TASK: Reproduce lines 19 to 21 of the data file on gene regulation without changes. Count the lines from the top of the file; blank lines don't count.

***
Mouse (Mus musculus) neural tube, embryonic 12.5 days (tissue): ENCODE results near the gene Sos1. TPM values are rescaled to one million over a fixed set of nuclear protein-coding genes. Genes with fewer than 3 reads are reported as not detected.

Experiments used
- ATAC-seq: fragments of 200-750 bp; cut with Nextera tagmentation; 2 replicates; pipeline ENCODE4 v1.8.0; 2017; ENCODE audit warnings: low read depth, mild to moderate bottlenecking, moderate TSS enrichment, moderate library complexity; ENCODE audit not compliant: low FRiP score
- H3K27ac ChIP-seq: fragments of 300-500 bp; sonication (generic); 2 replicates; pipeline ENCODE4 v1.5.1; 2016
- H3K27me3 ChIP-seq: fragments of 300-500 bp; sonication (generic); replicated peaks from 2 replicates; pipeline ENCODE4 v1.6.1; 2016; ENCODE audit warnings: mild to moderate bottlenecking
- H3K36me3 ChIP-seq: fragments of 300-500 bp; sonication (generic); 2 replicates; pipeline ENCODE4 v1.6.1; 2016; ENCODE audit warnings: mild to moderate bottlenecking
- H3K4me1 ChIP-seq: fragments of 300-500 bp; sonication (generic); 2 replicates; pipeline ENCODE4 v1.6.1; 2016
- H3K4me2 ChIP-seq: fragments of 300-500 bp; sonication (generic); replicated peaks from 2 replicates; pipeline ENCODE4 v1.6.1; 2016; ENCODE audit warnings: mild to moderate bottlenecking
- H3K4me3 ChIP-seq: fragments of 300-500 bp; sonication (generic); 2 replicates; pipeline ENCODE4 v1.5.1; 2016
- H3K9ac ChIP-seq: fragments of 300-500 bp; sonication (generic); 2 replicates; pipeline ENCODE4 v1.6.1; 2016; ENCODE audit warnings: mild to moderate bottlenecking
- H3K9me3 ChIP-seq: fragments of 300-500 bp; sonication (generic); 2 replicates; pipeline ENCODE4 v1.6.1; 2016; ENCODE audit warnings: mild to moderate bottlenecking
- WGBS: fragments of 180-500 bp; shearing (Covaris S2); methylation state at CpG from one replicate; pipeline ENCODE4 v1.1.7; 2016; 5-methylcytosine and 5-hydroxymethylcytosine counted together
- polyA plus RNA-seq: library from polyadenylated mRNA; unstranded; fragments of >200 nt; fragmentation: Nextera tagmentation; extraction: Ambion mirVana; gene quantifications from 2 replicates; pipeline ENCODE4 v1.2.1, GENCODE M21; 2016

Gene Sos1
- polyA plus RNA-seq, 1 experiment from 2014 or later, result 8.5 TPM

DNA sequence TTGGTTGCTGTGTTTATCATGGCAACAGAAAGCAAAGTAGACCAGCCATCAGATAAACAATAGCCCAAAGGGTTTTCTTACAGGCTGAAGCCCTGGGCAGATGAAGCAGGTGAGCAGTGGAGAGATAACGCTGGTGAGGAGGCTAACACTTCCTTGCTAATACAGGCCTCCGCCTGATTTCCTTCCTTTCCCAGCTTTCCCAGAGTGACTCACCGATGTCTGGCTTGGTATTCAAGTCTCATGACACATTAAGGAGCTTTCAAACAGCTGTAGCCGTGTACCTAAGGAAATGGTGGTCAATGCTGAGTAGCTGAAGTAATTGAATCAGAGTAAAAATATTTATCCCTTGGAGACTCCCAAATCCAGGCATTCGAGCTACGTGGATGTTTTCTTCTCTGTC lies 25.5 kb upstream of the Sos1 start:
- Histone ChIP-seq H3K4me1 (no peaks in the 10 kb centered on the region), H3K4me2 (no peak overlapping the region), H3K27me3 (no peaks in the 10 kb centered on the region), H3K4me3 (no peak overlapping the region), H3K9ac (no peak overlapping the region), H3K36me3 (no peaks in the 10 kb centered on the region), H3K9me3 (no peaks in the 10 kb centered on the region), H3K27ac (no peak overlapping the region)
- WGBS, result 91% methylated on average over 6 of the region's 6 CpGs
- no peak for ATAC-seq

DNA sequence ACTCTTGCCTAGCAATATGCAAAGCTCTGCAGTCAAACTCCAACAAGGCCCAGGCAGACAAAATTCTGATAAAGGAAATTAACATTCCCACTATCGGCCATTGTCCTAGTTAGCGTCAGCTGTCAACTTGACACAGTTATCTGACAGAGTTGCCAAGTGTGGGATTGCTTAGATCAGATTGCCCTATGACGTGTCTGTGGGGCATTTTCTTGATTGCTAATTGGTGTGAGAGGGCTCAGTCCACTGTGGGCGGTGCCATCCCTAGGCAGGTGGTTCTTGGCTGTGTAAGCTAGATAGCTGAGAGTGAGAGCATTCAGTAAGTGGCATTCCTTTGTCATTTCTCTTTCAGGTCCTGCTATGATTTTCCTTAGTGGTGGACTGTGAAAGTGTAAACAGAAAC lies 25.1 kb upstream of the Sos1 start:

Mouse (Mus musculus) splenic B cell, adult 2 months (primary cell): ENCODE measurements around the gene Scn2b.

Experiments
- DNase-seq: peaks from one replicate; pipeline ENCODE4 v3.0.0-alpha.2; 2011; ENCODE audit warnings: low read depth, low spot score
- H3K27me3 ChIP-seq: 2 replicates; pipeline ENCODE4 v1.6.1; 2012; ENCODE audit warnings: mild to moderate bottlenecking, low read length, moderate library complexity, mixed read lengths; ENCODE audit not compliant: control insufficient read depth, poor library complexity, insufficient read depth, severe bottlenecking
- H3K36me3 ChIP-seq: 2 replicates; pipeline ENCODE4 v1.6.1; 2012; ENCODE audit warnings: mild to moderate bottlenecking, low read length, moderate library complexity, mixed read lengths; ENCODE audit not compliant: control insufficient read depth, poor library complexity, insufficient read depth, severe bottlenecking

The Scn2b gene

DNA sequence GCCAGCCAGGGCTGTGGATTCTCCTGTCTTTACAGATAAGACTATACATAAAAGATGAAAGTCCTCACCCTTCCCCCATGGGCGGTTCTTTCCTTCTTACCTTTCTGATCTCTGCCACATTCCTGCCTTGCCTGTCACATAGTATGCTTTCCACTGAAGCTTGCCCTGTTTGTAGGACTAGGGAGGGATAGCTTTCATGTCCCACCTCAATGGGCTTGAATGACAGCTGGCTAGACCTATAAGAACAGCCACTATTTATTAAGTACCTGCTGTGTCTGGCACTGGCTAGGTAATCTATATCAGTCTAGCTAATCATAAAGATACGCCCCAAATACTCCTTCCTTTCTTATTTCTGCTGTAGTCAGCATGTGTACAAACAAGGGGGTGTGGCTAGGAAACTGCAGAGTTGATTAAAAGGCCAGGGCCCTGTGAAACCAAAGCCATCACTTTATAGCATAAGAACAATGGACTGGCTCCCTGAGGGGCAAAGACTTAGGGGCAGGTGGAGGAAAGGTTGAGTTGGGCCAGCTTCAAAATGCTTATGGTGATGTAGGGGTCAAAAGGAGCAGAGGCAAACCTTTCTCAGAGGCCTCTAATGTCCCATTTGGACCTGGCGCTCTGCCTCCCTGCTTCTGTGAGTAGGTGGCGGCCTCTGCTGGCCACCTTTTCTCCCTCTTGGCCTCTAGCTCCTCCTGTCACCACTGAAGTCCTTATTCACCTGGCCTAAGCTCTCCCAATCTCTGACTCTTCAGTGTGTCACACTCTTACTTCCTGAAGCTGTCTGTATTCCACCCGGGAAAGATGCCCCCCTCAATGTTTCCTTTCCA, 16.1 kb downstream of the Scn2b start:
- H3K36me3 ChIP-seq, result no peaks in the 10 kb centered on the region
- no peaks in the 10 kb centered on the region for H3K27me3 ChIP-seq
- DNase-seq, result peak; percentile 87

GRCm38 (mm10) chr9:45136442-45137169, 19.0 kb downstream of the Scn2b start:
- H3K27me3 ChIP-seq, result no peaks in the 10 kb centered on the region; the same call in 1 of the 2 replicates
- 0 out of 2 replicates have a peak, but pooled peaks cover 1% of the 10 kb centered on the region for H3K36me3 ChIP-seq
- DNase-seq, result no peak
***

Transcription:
- no peak for ATAC-seq

DNA sequence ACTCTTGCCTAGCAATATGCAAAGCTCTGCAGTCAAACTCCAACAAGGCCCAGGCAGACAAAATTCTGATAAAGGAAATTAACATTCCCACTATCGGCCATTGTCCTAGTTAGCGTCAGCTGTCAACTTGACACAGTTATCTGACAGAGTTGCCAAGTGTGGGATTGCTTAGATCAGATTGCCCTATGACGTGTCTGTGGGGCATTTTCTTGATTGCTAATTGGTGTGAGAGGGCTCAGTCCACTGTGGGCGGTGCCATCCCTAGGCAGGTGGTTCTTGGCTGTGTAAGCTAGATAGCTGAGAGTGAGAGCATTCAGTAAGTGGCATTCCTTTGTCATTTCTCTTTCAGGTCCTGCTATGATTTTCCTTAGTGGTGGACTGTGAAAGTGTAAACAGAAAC lies 25.1 kb upstream of the Sos1 start:

Mouse (Mus musculus) splenic B cell, adult 2 months (primary cell): ENCODE measurements around the gene Scn2b.